Max Merriweather is at the end of his rope. Separated from the woman he loves and barely scraping by, Max is a disappointment to everyone in his life. Then his very successful cousin Grant is brutally murdered. Two months before, Grant left Max an envelope with instructions to take it to a reporter if anything happened to him. Now the reporter is missing and Max’s apartment is ransacked. A man at the end of his rope, he calls The Nowhere Man.

With mixed feelings, Evan takes on this mission, easily finding the men who are after Max and executing a plan to keep him safe. But it isn’t as obvious as it seems—and Evan finds himself enmeshed in one of the most challenging missions of his life, one that he can’t survive on his own. With the help of Joey Morales, a genius-level hacker and the last Orphan recruited into the Program, and the brilliant, off-the-books gunsmith, Tommy Stojack, Orphan X once more heads…Into the Fire.

My Thoughts
Into the Fire is the fifth book in the Orphan X series and while it looks to be the final book in the series, the ending gives me hope there is more to come as this has become one of my favourite suspense series out there.  Evan Smoak, known to others as The Nowhere Man, helps those who desperately need help but can't turn to the police for various reasons or just can't find a way out of a really desperate situation.  Once part of a super-secret espionage system, he has broken free and destroyed the system and those hunting him, leaving him to do one last mission before finally retiring and attempting to live a normal life.

I am such a huge fan of Evan, and not just because he can do all of these super cool manoeuvres in some pretty dangerous situations, but because of his struggle with trying to be human.  For such a long time he was just a killing machine, but life had shown him there was more to it and he was woefully unprepared and untrained for living it.  Watching him awkwardly go through social situations is heart-breaking and emotional at the same time, and you just have to root for the guy, hoping he will one day learn how to interact with other people, and feel comfortable doing it.  Perhaps one day he can let down his guard. I have loved going through every step of it with him.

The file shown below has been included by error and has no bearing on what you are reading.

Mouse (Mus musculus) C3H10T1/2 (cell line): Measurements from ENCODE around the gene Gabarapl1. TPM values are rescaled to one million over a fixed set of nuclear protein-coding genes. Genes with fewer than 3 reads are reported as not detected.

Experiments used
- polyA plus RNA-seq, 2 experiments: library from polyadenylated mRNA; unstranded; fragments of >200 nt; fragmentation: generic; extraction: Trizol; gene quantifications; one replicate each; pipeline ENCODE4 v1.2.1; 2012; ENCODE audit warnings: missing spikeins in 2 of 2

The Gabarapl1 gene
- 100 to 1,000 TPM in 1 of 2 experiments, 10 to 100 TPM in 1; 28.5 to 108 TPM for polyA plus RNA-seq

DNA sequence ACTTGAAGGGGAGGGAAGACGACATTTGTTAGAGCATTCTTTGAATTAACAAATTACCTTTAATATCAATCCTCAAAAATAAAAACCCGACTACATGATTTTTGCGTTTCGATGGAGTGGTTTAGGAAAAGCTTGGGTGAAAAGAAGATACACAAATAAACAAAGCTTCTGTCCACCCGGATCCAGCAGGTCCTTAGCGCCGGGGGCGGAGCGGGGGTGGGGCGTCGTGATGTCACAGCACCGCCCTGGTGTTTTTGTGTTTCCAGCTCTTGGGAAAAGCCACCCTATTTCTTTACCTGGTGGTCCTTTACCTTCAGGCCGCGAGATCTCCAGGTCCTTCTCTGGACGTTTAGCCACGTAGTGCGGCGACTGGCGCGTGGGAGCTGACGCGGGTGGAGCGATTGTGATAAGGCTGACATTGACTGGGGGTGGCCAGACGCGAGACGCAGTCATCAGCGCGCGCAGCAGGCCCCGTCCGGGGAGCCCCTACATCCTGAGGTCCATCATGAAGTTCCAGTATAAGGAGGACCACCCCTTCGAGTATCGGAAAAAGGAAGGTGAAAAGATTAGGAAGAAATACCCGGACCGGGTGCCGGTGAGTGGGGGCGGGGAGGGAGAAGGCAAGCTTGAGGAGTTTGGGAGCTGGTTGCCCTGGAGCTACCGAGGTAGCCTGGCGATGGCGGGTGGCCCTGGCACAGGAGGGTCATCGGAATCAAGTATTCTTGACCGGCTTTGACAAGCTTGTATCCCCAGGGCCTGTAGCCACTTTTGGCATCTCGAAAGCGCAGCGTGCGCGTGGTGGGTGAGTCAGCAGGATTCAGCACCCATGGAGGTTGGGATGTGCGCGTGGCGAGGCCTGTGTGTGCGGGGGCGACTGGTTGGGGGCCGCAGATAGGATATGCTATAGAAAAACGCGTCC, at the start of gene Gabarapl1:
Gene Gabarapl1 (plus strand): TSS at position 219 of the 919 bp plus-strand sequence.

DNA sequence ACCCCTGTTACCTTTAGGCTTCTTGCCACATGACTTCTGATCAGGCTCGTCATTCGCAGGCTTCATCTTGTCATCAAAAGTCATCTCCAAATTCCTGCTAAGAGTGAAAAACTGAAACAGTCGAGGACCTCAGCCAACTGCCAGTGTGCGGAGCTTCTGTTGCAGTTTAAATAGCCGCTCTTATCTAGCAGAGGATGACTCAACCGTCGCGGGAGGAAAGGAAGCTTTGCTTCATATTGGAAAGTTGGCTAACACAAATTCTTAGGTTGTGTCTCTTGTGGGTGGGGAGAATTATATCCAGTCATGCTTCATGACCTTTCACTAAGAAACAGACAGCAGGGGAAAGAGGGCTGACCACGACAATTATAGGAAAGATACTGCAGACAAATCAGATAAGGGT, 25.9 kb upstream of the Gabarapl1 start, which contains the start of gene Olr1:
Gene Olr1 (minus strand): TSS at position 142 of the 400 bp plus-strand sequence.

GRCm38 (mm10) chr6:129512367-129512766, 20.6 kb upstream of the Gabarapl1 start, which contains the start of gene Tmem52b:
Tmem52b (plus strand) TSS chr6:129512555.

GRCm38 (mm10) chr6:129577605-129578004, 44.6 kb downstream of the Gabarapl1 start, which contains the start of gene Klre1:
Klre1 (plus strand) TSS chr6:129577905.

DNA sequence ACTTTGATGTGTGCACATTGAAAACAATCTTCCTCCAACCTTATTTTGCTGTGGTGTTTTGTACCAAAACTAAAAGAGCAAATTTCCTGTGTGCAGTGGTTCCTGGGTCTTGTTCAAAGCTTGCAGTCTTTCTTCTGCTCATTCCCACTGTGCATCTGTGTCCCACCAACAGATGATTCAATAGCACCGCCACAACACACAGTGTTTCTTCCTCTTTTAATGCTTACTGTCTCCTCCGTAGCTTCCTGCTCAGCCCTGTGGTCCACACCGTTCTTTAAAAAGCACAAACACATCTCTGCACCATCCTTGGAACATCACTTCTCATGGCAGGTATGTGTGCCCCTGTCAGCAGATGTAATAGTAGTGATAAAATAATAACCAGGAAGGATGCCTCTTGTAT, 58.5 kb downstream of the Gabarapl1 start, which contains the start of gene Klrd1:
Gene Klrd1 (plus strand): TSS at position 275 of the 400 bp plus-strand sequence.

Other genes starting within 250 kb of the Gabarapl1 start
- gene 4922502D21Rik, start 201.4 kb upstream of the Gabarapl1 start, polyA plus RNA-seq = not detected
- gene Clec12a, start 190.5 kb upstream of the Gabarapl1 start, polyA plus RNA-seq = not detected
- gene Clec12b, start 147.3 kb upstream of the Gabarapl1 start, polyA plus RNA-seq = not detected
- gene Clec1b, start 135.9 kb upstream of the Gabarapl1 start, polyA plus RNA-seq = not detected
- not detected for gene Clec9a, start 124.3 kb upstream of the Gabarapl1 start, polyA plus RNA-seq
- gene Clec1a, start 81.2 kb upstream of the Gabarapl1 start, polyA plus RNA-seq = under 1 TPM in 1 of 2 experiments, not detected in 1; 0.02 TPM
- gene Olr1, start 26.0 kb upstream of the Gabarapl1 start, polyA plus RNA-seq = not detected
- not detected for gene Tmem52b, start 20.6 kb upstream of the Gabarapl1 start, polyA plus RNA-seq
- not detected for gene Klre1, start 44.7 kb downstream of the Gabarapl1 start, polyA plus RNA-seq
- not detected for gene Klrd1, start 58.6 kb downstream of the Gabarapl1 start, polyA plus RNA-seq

That being said, I also love the hard-core part of Evan, the man who gets things done and knows his job like no one else.  His missions have gotten more complicated throughout the series, but they have also introduced him to some pretty interesting people, like Joey, the computer genius who appears in this book, thank goodness.  And as Evan is thrown into one situation after another, each one proving to be more challenging than he thought, Joey was right there helping him get through the technological side to his espionage.  And what a ride it was!!  I have learned with these books you can not lower your guard for a moment; as soon as one thing ends, there is something else waiting in the wings, but the author also manages to throw in some humour and other interesting tidbits along the way.  I mean, the scene where Evan gets attached to his anti-gravity bed by his boots was priceless and I couldn't stop chuckling; it definitely makes him more human and endears him to the reader as even a perfect fighting machine makes mistakes.  And then the dog.  Oh my, the dog!!!  I won't say any more but thank you for allowing Evan to rescue that fighting pup, and giving it to Joey was perfect.  It made my day!! If I hadn't been  a huge fan of Evan before, that would definitely have done it for me.  

Which brings me to the action in this book. Non-stop.  The action is fast-paced, gripping, and intense. Having read all the previous books in this series, I knew better than to think the job would be simple, but it was definitely a lot more complicated than even I would have thought.  And I have to give this author huge credit for his surprise endings as there were two huge surprises in this one.  One I absolutely did not see coming, but one which gives me hope of another book.  

Into The Fire was another great entry into a fabulous series.  Evan is tested to his limits in this one, especially after he suffers a serious concussion, and the action is intense. However, the author does manage to capture Evan's humanity and there are definitely some humerous moments in here too.  While it's not absolutely necessary to have read the previous books in order to understand this book, I do highly recommend you start with the first one as it definitely gives you a better understanding of the Orphan X program and some of things with which Evan previously dealt.  And it will give you a better understanding of Evan.  Highly, highly recommend this book and series. 
Sunday, March 8, 2020

Review: When You See Me by Lisa Gardner

When You See Me (Detective D.D. Warren, Book #11)
by Lisa Gardner
Release Date: January 28th 2020